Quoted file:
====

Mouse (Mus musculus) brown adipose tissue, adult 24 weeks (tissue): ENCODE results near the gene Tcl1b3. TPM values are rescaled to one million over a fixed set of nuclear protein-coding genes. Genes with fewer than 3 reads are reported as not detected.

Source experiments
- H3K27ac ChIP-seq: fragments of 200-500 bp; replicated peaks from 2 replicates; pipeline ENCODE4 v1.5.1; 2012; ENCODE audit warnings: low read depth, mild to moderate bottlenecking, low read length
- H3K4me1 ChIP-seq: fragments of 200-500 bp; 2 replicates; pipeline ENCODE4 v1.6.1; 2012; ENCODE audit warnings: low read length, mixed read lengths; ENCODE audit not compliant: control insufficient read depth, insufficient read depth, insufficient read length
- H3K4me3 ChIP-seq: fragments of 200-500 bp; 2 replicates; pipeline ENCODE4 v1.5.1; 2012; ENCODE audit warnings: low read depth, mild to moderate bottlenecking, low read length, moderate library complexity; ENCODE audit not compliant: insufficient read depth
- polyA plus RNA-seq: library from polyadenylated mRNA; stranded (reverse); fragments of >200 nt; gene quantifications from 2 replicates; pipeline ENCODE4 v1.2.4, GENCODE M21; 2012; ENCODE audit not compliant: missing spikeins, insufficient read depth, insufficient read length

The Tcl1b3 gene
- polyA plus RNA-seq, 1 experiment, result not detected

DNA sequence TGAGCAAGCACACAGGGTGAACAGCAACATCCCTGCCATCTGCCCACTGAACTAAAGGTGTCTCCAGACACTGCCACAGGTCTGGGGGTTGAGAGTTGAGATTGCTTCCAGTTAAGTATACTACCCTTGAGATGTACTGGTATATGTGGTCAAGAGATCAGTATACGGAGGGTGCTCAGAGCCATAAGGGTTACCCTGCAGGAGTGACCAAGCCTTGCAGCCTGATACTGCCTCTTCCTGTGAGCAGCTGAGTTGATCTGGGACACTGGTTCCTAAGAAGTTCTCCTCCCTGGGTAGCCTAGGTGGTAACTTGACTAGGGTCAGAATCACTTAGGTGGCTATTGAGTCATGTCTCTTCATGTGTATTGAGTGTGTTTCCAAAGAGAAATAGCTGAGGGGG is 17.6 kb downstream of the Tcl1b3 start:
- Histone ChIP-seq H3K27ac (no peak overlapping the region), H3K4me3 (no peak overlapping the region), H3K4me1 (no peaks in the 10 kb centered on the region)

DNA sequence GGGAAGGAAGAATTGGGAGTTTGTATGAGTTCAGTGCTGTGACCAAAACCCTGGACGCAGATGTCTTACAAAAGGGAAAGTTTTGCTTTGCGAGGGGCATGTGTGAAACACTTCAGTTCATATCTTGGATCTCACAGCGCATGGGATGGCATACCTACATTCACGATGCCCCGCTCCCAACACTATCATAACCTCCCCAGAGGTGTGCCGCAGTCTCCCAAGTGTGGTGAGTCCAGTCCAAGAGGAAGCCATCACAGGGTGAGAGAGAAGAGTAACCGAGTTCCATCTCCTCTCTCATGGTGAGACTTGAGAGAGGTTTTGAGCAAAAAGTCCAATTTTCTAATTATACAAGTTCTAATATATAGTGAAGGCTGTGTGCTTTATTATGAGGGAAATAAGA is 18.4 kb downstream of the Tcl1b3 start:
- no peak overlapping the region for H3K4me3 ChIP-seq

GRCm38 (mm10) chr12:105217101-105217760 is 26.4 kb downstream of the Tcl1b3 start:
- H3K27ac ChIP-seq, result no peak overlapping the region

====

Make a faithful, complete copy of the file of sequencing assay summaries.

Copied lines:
Mouse (Mus musculus) brown adipose tissue, adult 24 weeks (tissue): ENCODE results near the gene Tcl1b3. TPM values are rescaled to one million over a fixed set of nuclear protein-coding genes. Genes with fewer than 3 reads are reported as not detected.

Source experiments
- H3K27ac ChIP-seq: fragments of 200-500 bp; replicated peaks from 2 replicates; pipeline ENCODE4 v1.5.1; 2012; ENCODE audit warnings: low read depth, mild to moderate bottlenecking, low read length
- H3K4me1 ChIP-seq: fragments of 200-500 bp; 2 replicates; pipeline ENCODE4 v1.6.1; 2012; ENCODE audit warnings: low read length, mixed read lengths; ENCODE audit not compliant: control insufficient read depth, insufficient read depth, insufficient read length
- H3K4me3 ChIP-seq: fragments of 200-500 bp; 2 replicates; pipeline ENCODE4 v1.5.1; 2012; ENCODE audit warnings: low read depth, mild to moderate bottlenecking, low read length, moderate library complexity; ENCODE audit not compliant: insufficient read depth
- polyA plus RNA-seq: library from polyadenylated mRNA; stranded (reverse); fragments of >200 nt; gene quantifications from 2 replicates; pipeline ENCODE4 v1.2.4, GENCODE M21; 2012; ENCODE audit not compliant: missing spikeins, insufficient read depth, insufficient read length

The Tcl1b3 gene
- polyA plus RNA-seq, 1 experiment, result not detected

DNA sequence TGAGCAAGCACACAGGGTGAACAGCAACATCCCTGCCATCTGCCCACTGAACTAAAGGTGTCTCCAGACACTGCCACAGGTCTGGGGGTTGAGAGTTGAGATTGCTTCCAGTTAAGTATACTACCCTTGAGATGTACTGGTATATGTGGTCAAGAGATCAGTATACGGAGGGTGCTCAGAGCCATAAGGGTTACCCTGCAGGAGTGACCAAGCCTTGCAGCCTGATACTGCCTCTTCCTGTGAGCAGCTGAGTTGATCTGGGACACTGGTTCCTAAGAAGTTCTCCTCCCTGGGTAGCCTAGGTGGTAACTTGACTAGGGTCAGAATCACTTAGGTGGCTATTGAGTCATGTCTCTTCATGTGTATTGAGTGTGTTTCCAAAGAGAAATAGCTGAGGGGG is 17.6 kb downstream of the Tcl1b3 start:
- Histone ChIP-seq H3K27ac (no peak overlapping the region), H3K4me3 (no peak overlapping the region), H3K4me1 (no peaks in the 10 kb centered on the region)

DNA sequence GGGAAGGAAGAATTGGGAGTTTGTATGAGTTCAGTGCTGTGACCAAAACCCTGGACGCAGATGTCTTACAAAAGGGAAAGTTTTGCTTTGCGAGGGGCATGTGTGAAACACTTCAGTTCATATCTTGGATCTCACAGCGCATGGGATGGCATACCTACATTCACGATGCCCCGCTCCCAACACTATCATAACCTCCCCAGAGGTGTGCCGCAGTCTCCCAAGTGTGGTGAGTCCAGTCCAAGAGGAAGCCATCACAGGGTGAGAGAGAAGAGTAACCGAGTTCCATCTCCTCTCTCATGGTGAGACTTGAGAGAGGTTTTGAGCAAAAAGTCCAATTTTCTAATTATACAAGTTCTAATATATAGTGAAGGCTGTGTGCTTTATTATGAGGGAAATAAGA is 18.4 kb downstream of the Tcl1b3 start:
- no peak overlapping the region for H3K4me3 ChIP-seq

GRCm38 (mm10) chr12:105217101-105217760 is 26.4 kb downstream of the Tcl1b3 start:
- H3K27ac ChIP-seq, result no peak overlapping the region